Lives in the Yiddish Theatre


Yeshua Lubomirski

Born in 1884 in the town of Brusilov, Kiev Gubernia, Ukraine, into a very poor family. Until the age of thirteen he learned in cheders. Being taken by his father to Kiev, he, since the age of fourteen, began as an auto-didact, to study there according to a program from the then Russian classical gymnasium. In 1907 he received an certificate after oyshaltn exams for eight classes and getsoygn khiunh for giving private lessons (Russian literature, Latin, mathematics and history). Later he became a teacher in 1911 in the town of Makarov, and at the same time he also was (as a stage director and actor) a director of this secret literary dramatic circle.

In 1911 be became a student of the Kiev Commercial Institute in economics-yuridshn facultat, and at the same time a teacher of the Yiddish language and literature in a covert Yiddish school. In 1914 he graduated the institute, with the title of, "Candidate of Economic Science," and was a teacher of literature in a school, where he had prepared students for high school. In 1917 and 1918 he lived in Moscow, where he was a manager and teacher in the Yiddish pre-school and organized evening courses for adults, where he was a teacher of Russian literature and language. He fled in 1918 from the bands [bandes], which had terrorized the Jewish towns and settled in Kiev, where he entered into the study of theatrical arts in a Yiddish theatre studio, which became organized there. In 1920, during the eve of the Occupation of the "white" policies, voluntarily joining the Red Army, where he was a teacher and stage director in the Army's independent circles. After becoming demobilized at the beginning of 1921, he became


 taken in to the then first Kiev Jewish State Theatre as an actor and stage director, and he played the role of the "bandit" in Hirshbein's "Haunted Inn" and "Soloveichik" in Sholem Aleichem's "The Big Winner." At the end of 1922 he went away to Moscow and joined the theatre studio of the Moscow Yiddish Chamber Theatre, which was under the direction of Al. Granowsky.

In 1924 he became a theatre critic, and in the span of many years he published in print articles about the Moscow theatres in the Russian theatre journals, "Novi zritel," "Rabotshi zritel," "Zhizn iskustvo," "Sovremiengi theater," and in the programs of the academic theatres, working in the journals "Zhizn iskostvo" and "Kolchozni teater," where he had in the years 1935 and 1936 published in print articles about famous Russian actors and stage directors from Moscow's Mali Theatre, under the pseudonym of Lensky, folk artists of the Soviet Union I.S. Moskvin, folk artist Shlomo Michoels, folk artist Igor Ilinsky, and about the deserved actress Yehudis Glizer. Since 1925 L. also has published in print in the journals "Shtern" (Minsk), "Di royte velt," "Prolit" (Kharkov), "Farmest" and "Sovetishe literatur" (Kiv). Since 1934 he is a member of the Union of Soviet Writers. L. also was a member in the "Yiddish Anti-Fascist Committee" in Moscow, where he has been a resident since 1922.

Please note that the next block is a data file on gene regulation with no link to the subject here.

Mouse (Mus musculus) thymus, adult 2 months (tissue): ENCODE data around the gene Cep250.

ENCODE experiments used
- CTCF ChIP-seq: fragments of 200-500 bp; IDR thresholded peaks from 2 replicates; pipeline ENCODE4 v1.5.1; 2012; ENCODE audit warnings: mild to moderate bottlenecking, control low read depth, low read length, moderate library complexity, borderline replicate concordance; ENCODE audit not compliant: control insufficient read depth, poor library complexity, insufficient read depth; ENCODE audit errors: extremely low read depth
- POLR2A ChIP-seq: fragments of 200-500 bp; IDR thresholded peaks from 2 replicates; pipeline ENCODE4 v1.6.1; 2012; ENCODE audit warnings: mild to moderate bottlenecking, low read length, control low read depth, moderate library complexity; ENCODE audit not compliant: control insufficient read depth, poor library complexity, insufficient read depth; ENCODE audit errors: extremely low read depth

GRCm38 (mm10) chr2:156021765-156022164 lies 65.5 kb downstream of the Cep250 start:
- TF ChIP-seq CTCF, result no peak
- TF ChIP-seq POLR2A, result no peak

L. wrote over four hundred articles and essays and published in Yiddish, as well as in Russian, several books about theatre, generally and about Yiddish theatre specifically, such as "The Revolutionary Theatre," with a forward by A. Granowsky, (Moscow, 1926), "Cinematography," (Moscow, 1930), "State Jewish Theatre in the Ukraine" (a monograph about the Kharkov State Jewish Theatre (Kharkov, 1931, 180 pp.), "Far der iberboy of dramatic circles" (translation and adaptation) by M. Veprinsky, N. Sen and V. Auspensky (Moscow, 1932), "Theatre Reconstructions" (a collection of articles about theatre and dramturges, Moscow, 1933, 192 pp.), "Vi azoy tsugreytn a spektakl" (methodic onvayzungen for independent dramatic circles, Moscow, 1937), a monograph in Russian, "Michoels" (Russian publishing house, "Iskostvo," 1938). L also had in manuscript form a monograph about actor Benjamin Zuskin.